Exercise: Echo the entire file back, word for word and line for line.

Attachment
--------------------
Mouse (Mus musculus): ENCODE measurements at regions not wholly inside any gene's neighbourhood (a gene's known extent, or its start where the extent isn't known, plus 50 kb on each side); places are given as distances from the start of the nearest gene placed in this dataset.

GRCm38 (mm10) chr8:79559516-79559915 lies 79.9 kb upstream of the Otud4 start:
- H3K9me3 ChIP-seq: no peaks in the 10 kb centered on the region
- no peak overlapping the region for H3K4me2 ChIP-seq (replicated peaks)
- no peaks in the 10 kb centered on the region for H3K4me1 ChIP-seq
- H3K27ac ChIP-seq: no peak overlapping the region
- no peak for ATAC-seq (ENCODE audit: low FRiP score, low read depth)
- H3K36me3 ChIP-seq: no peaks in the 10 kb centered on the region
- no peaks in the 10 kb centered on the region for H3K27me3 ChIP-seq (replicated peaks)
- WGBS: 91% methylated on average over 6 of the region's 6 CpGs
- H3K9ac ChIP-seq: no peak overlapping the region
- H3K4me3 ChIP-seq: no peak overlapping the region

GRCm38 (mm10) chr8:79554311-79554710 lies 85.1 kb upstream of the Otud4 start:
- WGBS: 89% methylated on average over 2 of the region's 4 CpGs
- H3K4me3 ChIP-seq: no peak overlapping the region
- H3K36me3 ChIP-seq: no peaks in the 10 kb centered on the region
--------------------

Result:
Mouse (Mus musculus): ENCODE measurements at regions not wholly inside any gene's neighbourhood (a gene's known extent, or its start where the extent isn't known, plus 50 kb on each side); places are given as distances from the start of the nearest gene placed in this dataset.

GRCm38 (mm10) chr8:79559516-79559915 lies 79.9 kb upstream of the Otud4 start:
- H3K9me3 ChIP-seq: no peaks in the 10 kb centered on the region
- no peak overlapping the region for H3K4me2 ChIP-seq (replicated peaks)
- no peaks in the 10 kb centered on the region for H3K4me1 ChIP-seq
- H3K27ac ChIP-seq: no peak overlapping the region
- no peak for ATAC-seq (ENCODE audit: low FRiP score, low read depth)
- H3K36me3 ChIP-seq: no peaks in the 10 kb centered on the region
- no peaks in the 10 kb centered on the region for H3K27me3 ChIP-seq (replicated peaks)
- WGBS: 91% methylated on average over 6 of the region's 6 CpGs
- H3K9ac ChIP-seq: no peak overlapping the region
- H3K4me3 ChIP-seq: no peak overlapping the region

GRCm38 (mm10) chr8:79554311-79554710 lies 85.1 kb upstream of the Otud4 start:
- WGBS: 89% methylated on average over 2 of the region's 4 CpGs
- H3K4me3 ChIP-seq: no peak overlapping the region
- H3K36me3 ChIP-seq: no peaks in the 10 kb centered on the region